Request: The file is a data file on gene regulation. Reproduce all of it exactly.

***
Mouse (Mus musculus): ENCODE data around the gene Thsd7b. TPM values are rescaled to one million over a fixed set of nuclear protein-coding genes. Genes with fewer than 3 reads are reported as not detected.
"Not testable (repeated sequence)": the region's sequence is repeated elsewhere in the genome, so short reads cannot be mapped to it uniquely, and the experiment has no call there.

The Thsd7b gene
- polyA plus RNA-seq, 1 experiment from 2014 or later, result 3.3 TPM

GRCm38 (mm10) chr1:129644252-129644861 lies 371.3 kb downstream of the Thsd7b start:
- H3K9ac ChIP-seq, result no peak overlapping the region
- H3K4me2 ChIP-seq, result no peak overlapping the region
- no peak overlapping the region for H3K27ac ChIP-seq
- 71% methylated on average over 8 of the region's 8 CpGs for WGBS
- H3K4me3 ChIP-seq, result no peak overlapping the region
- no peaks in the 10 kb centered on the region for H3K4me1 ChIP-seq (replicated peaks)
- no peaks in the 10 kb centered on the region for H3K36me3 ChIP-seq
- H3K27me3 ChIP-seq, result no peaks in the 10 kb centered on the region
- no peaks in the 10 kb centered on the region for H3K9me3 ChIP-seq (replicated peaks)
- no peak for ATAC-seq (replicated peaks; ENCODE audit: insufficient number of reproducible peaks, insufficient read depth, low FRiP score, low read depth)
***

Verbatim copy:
Mouse (Mus musculus): ENCODE data around the gene Thsd7b. TPM values are rescaled to one million over a fixed set of nuclear protein-coding genes. Genes with fewer than 3 reads are reported as not detected.
"Not testable (repeated sequence)": the region's sequence is repeated elsewhere in the genome, so short reads cannot be mapped to it uniquely, and the experiment has no call there.

The Thsd7b gene
- polyA plus RNA-seq, 1 experiment from 2014 or later, result 3.3 TPM

GRCm38 (mm10) chr1:129644252-129644861 lies 371.3 kb downstream of the Thsd7b start:
- H3K9ac ChIP-seq, result no peak overlapping the region
- H3K4me2 ChIP-seq, result no peak overlapping the region
- no peak overlapping the region for H3K27ac ChIP-seq
- 71% methylated on average over 8 of the region's 8 CpGs for WGBS
- H3K4me3 ChIP-seq, result no peak overlapping the region
- no peaks in the 10 kb centered on the region for H3K4me1 ChIP-seq (replicated peaks)
- no peaks in the 10 kb centered on the region for H3K36me3 ChIP-seq
- H3K27me3 ChIP-seq, result no peaks in the 10 kb centered on the region
- no peaks in the 10 kb centered on the region for H3K9me3 ChIP-seq (replicated peaks)
- no peak for ATAC-seq (replicated peaks; ENCODE audit: insufficient number of reproducible peaks, insufficient read depth, low FRiP score, low read depth)